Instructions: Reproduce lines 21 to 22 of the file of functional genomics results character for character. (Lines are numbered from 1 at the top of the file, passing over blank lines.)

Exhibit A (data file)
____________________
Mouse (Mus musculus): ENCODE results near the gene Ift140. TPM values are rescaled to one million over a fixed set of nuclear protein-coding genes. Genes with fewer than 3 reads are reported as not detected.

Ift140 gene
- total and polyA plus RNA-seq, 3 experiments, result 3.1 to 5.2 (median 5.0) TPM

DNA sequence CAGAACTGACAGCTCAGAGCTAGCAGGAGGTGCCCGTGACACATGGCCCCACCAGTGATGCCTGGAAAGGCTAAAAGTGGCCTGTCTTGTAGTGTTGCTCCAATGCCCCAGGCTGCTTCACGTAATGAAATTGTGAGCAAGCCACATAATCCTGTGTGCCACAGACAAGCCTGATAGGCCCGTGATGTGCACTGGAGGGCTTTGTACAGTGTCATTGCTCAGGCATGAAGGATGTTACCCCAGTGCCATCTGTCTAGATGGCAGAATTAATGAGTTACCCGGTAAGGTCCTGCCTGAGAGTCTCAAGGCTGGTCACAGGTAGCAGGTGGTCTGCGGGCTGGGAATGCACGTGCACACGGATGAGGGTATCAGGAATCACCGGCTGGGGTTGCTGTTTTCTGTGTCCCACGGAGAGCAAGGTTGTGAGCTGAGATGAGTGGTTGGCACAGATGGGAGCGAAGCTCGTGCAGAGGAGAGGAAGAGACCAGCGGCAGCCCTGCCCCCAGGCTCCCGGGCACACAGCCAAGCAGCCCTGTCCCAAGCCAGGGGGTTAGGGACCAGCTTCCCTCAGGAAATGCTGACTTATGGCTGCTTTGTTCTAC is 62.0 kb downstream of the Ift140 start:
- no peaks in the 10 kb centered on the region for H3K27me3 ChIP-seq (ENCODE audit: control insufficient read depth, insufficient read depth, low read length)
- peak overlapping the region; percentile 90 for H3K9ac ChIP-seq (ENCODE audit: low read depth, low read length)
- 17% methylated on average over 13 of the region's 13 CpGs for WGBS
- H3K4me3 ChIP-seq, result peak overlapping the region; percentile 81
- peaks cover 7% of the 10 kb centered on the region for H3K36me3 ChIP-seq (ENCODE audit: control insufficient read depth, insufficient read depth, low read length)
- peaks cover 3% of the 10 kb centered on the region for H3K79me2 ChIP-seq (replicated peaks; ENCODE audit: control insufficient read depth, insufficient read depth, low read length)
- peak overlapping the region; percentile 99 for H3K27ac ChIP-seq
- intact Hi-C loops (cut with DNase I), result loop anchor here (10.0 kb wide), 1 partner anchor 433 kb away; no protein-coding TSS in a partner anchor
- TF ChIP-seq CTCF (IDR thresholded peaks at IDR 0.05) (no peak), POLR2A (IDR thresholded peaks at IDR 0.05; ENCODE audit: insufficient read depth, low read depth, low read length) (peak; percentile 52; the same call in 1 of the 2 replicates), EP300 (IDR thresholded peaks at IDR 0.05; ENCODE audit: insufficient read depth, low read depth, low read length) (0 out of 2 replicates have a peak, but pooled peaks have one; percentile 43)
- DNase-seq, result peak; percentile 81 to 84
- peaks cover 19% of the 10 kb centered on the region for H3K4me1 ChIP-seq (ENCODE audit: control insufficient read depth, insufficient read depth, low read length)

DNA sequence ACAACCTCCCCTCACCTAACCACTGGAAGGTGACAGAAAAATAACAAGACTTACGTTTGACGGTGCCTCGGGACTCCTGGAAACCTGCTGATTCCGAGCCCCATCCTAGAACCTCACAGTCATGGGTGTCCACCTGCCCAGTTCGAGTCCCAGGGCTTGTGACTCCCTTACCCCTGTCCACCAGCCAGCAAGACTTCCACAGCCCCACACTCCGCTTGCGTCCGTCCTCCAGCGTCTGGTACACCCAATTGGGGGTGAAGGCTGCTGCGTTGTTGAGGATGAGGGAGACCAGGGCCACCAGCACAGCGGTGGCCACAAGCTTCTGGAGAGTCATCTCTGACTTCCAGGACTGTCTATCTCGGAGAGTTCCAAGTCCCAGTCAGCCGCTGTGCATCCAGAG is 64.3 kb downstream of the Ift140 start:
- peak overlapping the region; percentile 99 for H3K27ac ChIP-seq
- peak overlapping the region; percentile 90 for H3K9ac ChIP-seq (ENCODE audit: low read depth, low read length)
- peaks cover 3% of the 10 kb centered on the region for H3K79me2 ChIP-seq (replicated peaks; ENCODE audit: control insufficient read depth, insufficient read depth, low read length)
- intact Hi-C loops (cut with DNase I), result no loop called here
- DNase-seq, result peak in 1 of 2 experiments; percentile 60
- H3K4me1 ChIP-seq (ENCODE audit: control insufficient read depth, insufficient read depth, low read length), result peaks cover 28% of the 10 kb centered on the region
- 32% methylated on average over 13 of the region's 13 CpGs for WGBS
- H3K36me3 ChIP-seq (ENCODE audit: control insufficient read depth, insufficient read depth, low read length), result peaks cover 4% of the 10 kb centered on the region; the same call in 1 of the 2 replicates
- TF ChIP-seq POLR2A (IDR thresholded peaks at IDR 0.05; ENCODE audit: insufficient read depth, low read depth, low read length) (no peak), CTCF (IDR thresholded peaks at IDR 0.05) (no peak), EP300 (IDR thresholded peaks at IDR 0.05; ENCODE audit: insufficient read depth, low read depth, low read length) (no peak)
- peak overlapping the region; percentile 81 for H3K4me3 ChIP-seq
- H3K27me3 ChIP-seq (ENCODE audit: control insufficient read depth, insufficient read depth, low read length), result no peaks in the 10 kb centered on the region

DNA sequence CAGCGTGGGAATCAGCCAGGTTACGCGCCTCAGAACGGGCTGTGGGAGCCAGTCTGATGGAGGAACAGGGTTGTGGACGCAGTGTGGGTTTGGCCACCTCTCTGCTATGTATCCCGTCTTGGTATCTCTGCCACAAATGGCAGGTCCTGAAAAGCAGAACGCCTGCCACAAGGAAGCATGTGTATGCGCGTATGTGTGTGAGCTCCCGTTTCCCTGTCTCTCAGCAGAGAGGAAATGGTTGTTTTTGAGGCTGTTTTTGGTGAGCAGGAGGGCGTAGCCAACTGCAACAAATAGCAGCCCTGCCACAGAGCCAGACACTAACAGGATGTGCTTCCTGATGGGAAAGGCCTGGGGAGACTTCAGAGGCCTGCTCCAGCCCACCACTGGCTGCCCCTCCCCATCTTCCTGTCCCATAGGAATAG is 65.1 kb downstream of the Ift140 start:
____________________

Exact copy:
- DNase-seq, result peak in 1 of 2 experiments; percentile 60
- H3K4me1 ChIP-seq (ENCODE audit: control insufficient read depth, insufficient read depth, low read length), result peaks cover 28% of the 10 kb centered on the region